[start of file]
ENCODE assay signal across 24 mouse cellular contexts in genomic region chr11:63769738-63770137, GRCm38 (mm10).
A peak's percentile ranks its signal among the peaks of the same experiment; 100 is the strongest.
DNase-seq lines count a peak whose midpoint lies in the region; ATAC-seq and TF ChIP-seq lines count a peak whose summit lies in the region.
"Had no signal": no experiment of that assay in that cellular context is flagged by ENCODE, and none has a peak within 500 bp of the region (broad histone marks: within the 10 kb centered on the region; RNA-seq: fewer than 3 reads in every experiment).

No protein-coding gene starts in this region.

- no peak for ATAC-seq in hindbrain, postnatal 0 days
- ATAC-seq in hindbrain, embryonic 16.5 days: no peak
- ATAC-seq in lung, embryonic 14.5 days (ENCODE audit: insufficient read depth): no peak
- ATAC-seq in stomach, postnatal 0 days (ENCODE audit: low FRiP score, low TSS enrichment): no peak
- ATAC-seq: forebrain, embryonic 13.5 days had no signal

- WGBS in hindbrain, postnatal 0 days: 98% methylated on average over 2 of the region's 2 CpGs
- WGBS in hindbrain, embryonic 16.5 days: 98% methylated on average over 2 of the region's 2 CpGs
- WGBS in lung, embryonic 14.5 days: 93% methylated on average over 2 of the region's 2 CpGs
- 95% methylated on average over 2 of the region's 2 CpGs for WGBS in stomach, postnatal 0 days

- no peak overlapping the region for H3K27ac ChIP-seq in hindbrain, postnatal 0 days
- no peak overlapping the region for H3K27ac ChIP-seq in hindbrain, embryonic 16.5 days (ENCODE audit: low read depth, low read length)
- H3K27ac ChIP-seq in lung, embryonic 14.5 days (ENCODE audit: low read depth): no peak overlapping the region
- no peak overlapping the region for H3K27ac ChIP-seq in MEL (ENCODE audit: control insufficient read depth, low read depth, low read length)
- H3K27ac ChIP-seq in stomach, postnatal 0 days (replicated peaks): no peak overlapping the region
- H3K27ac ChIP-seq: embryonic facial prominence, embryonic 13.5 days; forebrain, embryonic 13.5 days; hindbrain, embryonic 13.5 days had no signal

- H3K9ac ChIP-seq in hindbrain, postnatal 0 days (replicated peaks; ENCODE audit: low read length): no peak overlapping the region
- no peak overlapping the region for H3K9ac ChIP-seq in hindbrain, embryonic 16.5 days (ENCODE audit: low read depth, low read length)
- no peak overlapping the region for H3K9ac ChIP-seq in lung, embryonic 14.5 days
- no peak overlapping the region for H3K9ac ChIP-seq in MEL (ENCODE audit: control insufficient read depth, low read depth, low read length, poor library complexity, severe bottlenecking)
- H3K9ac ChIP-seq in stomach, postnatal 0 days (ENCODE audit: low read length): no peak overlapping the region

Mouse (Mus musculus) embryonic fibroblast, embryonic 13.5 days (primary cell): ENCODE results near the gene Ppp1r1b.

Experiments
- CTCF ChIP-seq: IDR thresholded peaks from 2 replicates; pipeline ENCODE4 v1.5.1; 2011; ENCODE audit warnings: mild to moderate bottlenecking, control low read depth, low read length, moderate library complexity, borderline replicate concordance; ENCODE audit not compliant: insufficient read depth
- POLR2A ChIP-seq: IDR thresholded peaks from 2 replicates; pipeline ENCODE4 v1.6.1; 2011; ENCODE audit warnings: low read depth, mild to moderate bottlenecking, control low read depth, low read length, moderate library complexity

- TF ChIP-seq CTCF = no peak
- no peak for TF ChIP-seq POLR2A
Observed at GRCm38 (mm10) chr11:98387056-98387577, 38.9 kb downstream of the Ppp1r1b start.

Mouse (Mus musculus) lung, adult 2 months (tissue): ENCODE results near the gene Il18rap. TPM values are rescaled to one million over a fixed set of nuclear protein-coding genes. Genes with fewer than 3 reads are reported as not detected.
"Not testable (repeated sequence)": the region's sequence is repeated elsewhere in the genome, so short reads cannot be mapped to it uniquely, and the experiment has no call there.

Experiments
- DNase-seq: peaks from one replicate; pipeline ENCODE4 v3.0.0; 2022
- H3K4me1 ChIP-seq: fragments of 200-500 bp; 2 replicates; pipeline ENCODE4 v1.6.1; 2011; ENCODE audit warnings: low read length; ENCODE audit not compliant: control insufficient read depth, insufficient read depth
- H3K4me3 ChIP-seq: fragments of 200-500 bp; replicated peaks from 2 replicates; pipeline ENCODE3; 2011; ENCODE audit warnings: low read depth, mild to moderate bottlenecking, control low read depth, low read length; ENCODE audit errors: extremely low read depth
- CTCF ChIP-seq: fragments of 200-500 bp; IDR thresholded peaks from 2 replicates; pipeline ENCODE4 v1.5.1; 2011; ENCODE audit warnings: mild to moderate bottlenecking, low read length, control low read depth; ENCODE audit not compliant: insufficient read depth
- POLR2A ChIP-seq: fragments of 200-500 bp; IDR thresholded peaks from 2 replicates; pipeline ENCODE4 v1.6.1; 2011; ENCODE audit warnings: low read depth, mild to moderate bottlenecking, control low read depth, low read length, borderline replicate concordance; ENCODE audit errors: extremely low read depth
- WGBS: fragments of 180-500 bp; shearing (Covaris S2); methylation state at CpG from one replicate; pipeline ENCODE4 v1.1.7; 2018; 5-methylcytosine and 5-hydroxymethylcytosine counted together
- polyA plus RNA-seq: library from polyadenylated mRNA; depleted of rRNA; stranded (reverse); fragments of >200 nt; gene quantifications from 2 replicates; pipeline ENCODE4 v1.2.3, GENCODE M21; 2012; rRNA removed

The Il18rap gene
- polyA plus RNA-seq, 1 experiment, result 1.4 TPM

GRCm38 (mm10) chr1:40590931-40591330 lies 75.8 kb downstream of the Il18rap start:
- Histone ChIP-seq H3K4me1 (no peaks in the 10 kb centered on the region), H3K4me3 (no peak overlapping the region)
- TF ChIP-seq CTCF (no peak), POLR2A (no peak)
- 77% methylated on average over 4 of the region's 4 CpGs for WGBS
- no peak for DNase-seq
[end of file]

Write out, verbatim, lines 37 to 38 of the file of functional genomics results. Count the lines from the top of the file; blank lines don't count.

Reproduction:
- H3K4me1 ChIP-seq: fragments of 200-500 bp; 2 replicates; pipeline ENCODE4 v1.6.1; 2011; ENCODE audit warnings: low read length; ENCODE audit not compliant: control insufficient read depth, insufficient read depth
- H3K4me3 ChIP-seq: fragments of 200-500 bp; replicated peaks from 2 replicates; pipeline ENCODE3; 2011; ENCODE audit warnings: low read depth, mild to moderate bottlenecking, control low read depth, low read length; ENCODE audit errors: extremely low read depth